What type of bank account does my corporation require?
Well, most personal banks have personal and business services. It does definitely depend on your bank. Some banks don't really do a lot of business banking. You just need to find a bank that does provide personal business banking. You'll need to go to that bank and find out exactly what it is that they require. Typically, what a bank will require is usually three things. Number one, they're going to need a tax ID or an EIN, an employer identification number. Number two, they're going to need a legitimate member or officer or director of the corporation or limited liability company, someone who's authorized to open up the account and be a signatory for it. And then number three, a lot of times they're going to want a resolution. And that is one of the resolutions that the board would adopt that says it's OK to open up that bank account. And most of the time, a bank, when you open it up, will give you a form of resolution, and all you have to do is fill it in with the name of your company and the date that you did it. This can be done and ratified and just attached to meeting minutes that you have at your next board of directors meeting. Typically, at a very first meeting, I would state that we have the ability to open a bank account. For instance, if I knew what bank it was, I might mention it, and I would say that we have the ability and that any officer, proper officer or director, has the ability to go in and sign any paperwork on behalf of the company to make that happen. So the second signing of it doesn't require a whole another meeting. You would just go ahead and attach it and say, "This was the thing that we signed." And that makes it up and on the level, and it allows you to work a lot faster when it comes to dealing with the bank.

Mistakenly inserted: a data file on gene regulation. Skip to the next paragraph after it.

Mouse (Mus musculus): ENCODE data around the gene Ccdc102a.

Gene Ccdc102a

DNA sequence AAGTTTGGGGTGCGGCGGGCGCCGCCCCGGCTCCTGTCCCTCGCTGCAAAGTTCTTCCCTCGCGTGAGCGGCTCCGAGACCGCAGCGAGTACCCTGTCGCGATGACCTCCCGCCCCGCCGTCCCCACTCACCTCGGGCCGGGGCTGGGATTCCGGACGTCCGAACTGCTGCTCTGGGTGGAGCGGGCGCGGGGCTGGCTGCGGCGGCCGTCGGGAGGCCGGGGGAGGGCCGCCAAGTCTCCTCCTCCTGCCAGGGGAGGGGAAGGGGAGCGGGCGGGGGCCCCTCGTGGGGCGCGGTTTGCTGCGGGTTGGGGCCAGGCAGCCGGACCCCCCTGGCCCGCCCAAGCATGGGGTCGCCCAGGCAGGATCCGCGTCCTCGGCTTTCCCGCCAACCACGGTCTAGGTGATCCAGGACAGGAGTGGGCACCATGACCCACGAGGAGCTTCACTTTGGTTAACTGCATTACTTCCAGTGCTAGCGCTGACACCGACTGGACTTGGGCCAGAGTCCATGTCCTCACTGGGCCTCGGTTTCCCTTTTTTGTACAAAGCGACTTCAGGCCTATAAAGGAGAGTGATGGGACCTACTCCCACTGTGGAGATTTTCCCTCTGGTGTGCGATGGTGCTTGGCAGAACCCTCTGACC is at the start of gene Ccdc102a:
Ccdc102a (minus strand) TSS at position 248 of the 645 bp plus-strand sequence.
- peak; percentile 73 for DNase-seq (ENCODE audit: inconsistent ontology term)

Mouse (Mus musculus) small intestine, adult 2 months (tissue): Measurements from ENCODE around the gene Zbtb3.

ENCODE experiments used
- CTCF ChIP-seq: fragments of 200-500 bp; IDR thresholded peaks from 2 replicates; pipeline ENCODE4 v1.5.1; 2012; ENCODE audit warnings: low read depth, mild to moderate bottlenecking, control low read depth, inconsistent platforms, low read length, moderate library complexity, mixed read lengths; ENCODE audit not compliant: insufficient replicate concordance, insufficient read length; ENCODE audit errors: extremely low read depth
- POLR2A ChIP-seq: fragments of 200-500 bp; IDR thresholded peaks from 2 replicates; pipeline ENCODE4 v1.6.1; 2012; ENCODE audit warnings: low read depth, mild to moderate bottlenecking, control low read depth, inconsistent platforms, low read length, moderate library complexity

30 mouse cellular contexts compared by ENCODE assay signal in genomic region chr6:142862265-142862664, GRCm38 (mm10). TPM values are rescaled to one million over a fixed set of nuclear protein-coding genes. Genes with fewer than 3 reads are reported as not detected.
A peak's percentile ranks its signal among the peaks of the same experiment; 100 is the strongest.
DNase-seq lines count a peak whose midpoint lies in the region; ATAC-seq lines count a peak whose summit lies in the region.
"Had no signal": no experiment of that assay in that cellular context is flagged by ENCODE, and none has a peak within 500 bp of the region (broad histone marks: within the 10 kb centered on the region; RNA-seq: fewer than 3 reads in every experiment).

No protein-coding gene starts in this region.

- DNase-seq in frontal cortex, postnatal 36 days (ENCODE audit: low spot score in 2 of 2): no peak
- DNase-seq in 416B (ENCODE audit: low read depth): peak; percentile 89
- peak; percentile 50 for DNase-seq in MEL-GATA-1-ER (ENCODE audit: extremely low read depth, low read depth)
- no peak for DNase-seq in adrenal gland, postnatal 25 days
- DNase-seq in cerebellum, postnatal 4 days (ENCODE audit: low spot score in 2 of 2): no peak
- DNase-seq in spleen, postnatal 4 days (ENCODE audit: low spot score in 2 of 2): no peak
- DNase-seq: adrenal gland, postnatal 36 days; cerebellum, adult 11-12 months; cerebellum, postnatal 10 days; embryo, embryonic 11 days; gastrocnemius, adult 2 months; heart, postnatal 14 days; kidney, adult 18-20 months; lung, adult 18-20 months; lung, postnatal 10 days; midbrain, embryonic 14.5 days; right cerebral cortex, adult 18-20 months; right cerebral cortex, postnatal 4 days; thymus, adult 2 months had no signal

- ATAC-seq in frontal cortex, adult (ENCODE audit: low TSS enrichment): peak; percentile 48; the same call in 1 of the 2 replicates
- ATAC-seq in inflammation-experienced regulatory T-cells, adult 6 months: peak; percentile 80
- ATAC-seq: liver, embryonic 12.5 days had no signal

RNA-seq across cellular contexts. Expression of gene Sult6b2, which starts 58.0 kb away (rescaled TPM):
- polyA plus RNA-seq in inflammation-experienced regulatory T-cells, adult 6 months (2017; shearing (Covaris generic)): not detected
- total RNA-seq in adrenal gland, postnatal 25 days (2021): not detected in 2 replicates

After the articles of incorporation, will additional documents be required?
Every states different, and you should obviously check with your states laws on what documents you want to file. In addition to the articles and, the bylaws don't need to necessarily be followed, but in addition to your articles of incorporation, in any business permits or tax exempt status, or state tax sellers, resellers permits that you might want to do, you should always think about your federal and state's securities laws. So a lot of times if you issue securities in a company you might have to make a record of that and alert your state that you've issued securities in a company, so anytime that you have issued stock, that is what's called, that's a security, or any time you issue out a loan that someone can convert into stock, that's a security, and you need to check your states laws and also the federal laws, as to whether or not that security is exempt from registration, and if it is exempt, then usually there's a small filing and sometimes a fee that you have to pay that lets the state know that that's an unregistered security that didn't need to be registered, but it's out there and its been issued.
What happens if I don't file my S corporation election on time?
All is not lost, and there is a way, through the IRS's website, and I would definitely say that you should go there, www.irs.gov, and take a look at "late S-corp election filing". The rules are that if you would otherwise meet the qualifications for filing an S-corp, but have not filed your taxes yet (providing you have some sort of reason why you forgot to file it), you file it on a particular form and there's a rule that you can go to, and all of the directions are right there on the IRS's website. Most of the time, you can actually request it late, and it will still be retroactive to the date that your corporation started or that fiscal year. Again, it's not a guarantee, but it's probably about the best shot that you have.